You’ll probably find this useful at some point.
Man, where was this chart when I was in library school?
This may be more for writing papers than articles, but you never know when it might come in handy.
Jay Rosen (@jayrosen_NYU)
I was going to make a post basically saying this same thing a few minutes ago, but got disillusioned with it. JR was able to put it simpler and better than I could have. -A
By Jack Stuef
During the storm last night, user @comfortablysmug was the source of a load of frightening but false information about conditions in New York City that spread wildly on Twitter and onto news broadcasts before ConEd, the MTA, and Wall…
How One Well-Connected Pseudonymous Twitter Spread Fake News About Hurricane Sandy
by Andrew Kaczynski
The twitter user @comfortablysmug is one of a handful of pseudonymous Manhattan professionals who keep their widely-followed Twitter voices separate from their careers. His bio describes him as “My Interests: Finance, Gin, Politics, Books, Food, Fine Clothing, Meeting Strangers #Mitt2012” and links to a Romney campaign donation page of the sort that credits bundlers for the cash they’ve brought in.
His 6,000 followers include political and business reporters, and he’ll occasionally tweet of getting a drink with Business Insider’s Joe Wiesenthal; once with BuzzFeed editor Ben Smith.
And in the chaos around Hurricane Sandy, he veered into new territory: Trying to trick his media followers, and their followers and readers in turn, with fake news. He reported, falsely, on a total blackout in Manhattan, on a flood on the floor of the New York Stock Exchange, and other things that didn’t happen.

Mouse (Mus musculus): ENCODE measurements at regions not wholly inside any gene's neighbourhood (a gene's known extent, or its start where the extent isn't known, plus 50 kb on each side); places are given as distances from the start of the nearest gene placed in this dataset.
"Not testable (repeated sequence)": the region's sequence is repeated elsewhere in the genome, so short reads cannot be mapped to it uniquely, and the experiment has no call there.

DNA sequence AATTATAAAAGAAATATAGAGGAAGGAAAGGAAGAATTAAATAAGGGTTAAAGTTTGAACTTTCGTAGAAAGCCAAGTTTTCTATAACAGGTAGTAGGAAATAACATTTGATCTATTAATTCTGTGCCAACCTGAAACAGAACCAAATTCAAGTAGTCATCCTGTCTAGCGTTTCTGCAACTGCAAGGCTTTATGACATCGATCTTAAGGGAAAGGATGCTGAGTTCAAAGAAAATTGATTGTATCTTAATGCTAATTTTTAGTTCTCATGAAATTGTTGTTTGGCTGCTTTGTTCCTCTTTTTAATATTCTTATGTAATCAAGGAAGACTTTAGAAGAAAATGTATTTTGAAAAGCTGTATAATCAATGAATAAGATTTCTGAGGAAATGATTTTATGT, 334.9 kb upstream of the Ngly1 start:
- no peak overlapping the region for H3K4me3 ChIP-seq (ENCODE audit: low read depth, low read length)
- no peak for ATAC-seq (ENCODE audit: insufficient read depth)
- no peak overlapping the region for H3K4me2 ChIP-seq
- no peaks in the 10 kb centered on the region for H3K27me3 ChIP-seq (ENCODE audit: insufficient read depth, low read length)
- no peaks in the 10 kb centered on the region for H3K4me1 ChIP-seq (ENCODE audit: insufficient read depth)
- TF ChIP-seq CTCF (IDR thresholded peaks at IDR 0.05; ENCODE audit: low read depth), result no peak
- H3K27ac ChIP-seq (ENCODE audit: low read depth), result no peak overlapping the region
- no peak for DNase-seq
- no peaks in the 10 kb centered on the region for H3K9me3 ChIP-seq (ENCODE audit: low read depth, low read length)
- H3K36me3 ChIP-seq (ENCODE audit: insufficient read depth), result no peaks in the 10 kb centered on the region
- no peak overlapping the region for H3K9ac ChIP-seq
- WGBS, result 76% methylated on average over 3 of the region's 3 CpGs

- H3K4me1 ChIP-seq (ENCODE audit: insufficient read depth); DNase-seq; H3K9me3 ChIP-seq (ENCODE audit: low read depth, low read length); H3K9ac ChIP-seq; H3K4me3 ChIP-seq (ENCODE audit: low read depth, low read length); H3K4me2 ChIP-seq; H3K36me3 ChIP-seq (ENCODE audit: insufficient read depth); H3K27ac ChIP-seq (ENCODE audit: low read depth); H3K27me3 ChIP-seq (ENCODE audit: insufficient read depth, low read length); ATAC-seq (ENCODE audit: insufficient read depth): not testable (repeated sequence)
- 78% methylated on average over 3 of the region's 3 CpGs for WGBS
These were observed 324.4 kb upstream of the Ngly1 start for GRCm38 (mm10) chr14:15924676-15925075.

Two of his tweets garnered more than 500 retweets. One drew a rebuke from ConEd’s official Twitter account.
Twitter’s self-correction mechanism — rebukes and rebuttals from knowledgeable sources — shut down each rumor, but not until at least one, the flood claim, had bled widely into the television media.
@comfortablysmug didn’t respond immediately to an inquiry, via Twitter direct message, as to his motives.
My Storify of the immediate aftermath following Rep. Akin’s remarks.
On the riveting topic of Twitter, I recently stumbled upon a rather interesting piece from Complex magazine’s website. It appears, rolling on from Facebook’s recent release of its phony accounts stats, that the website Status People Fake Follower Check has created a quick-n-easy…
Kind of a fun, Social Media Monday here. What was your count, Journos?
This week, alternative rock’s bible, SPIN magazine, announced that it would eliminate the standard short album review from the magazine (and web site) in order to “reinvent the album review.” 21 staffers and freelancers will assess 1,500 albums over the course of the year, exclusively via single 140-character posts on Twitter.
If Tweets replace blurbs will people start believing there’s nothing more to say? We wanted to test whether 140 characters could substitute for, say, 200 words. So our critic, Ann Powers, performed what we’re dubbing a “magic capsule” test: she picked two of the nine tweets @SPINReviews has published so far and let them marinate in the watery environment of her brain to see what they’d look like as conventional short reviews.—Jacob Ganz
As an A&E Writer/Editor and constant music fan, this really worries and angers me. Not only is it attempting to condense a musician’s hard work to less than 140 characters (after the band name, album name, writer’s initials and numerical value out of 10), it is also foreshadowing the death of the album review. Lester Bangs is rolling over in his grave.